Reinstating a Hero

One small jersey is perhaps the most shameless, most unethical, most ironic, most disappointing, most infuriating piece of sports marketing you have seen in a long time:

Peterson Jersey

It’s a jersey for a toddler. Someone of an age when they’re picking their first favourite player, a hero selected for often arbitrary and irrelevant reasons, who should remain treasured as the child grows into adulthood. A player who should remind the beholder of a simpler, more innocent time in their life.

Of course, thanks to the actions of some athletes, the choices of some kids turn out to be less simple-naïve-adoration and more innocence-shattering-life-lesson.

In ‘One Week at a Time: Sex, Footy and the Flag” – an extract of which is one of the great pieces of Australian sports writing – Stephanie Holt provided a stunning example of this when describing her young daughter Lydia’s joy at presenting a jumper to a random player at the St.Kilda Family Day:

“Lydia, concentrating on doing everything right, takes the stage right on cue, hands over a jumper as Leigh Montagna is introduced…turns and heads off stage.

“‘He asked me if I’d like a kiss,’ says Lydia; when I pump her for details, afterwards, and though she’d been too nervous to answer, she is delighted by the brief, gallant brush on the cheek she received. ‘He’s really really nice,’ she tells me.

“We head off to buy a Leigh Montagna badge. Lydia’s beaming fit to burst.

“Less than two days later, we wake to the news that Stephen Milne and Leigh Montagna have been accused of sexual assault.”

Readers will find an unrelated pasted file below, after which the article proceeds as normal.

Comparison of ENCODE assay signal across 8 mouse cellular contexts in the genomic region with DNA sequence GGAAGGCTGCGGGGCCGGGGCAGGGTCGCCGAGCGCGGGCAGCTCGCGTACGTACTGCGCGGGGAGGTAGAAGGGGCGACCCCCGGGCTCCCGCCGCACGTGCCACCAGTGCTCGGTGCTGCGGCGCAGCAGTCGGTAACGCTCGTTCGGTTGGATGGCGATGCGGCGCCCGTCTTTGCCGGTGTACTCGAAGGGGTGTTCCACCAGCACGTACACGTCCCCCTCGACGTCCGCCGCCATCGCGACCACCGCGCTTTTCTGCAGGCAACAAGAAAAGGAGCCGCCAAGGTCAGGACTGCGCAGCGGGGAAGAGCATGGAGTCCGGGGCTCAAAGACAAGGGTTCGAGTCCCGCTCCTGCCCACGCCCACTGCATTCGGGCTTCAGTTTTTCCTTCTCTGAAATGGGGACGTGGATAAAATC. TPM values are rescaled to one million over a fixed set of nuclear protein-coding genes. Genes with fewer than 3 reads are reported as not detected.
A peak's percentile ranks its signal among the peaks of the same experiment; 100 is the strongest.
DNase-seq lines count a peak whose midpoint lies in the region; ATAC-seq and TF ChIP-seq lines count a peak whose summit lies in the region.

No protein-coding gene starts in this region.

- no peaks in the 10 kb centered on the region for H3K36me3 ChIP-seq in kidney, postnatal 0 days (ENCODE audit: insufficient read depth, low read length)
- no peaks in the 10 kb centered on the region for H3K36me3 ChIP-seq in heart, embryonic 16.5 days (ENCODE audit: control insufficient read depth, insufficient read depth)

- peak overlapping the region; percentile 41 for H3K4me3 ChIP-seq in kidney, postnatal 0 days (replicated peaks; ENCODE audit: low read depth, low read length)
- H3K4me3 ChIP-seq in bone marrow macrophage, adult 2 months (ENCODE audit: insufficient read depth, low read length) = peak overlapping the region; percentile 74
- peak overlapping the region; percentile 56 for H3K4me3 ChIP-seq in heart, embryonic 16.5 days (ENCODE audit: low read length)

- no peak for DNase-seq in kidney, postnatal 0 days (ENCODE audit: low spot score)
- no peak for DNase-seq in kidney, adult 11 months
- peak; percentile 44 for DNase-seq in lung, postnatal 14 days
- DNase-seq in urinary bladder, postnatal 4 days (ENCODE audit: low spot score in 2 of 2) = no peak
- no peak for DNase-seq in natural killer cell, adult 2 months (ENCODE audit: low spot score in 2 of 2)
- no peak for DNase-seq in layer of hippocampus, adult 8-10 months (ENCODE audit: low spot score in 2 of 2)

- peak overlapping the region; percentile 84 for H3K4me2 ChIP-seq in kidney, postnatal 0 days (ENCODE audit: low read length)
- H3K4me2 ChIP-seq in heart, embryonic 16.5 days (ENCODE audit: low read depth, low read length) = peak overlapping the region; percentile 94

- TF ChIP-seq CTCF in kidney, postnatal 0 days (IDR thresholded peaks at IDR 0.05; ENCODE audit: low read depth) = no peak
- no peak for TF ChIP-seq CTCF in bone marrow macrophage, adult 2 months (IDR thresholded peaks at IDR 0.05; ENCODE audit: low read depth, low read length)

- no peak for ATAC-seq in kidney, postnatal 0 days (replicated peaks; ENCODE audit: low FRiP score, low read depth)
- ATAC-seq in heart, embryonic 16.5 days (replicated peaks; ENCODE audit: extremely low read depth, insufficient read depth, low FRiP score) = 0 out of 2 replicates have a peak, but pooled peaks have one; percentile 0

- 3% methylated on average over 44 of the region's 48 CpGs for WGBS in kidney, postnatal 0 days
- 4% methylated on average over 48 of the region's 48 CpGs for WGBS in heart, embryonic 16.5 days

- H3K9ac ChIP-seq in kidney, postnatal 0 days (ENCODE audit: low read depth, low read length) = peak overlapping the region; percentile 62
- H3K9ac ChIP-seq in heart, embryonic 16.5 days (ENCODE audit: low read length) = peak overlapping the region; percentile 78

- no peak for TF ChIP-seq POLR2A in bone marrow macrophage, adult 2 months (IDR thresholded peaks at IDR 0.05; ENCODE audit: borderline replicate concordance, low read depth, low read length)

Throughout sports history, when stars commit atrocious acts – be them related to betting, to drugs, or to far more heinous crimes – parents are thrust into the role of translating such adult material to children still young enough to be imbued with a belief in the inherent goodness of their heroes, if not all of mankind.

And yet, the first item on the ‘Toddlers 2-4’ page of the Minnesota Vikings online store is a toddler-sized Adrian Peterson jersey. In fact, three of the first five items are emblazoned with Peterson’s name and number, including a pink “Girls Vikings Adrian Peterson My Crush T-Shirt”.

Last September, Adrian Peterson was indicted in Texas on charges of reckless or negligent injury to a child. Peterson used a tree branch with the leaves removed – which he referred to as a ‘switch’ – to thrash his four year old son repeatedly on his back, backside, legs and scrotum. Apparently, the kid had pushed another of Peterson’s children off a motorbike video game. TMZ published photos of the kid’s injuries, which won’t be linked to here.

Peterson referred to the incident as a “whooping”. He pleaded no contest, avoiding jail through a plea deal.

After being suspended from the NFL for a season, Peterson was reinstated last week and is reportedly receiving interest from a number of NFL teams keen on obtaining his services from the Vikings.

Different sports in different cultures draw their ethical lines in different places. This past weekend, the tennis cognoscenti tut-tutted about Genie Bouchard’s arrogance and lack-of-sportsmanship when she refused to follow Fed Cup tradition and shake her opponent’s hand before the tie. Meanwhile, the NFL is famous for employing players who are suspected of murder or who have served time for severe, indescribable cruelty to animals.

And in 2015, no longer is it bad enough for a child’s hero to fall from grace. Now, the modern NFL is ahead of the game: they promote the idea of pre-schoolers worshiping a man who beats up pre-schoolers.

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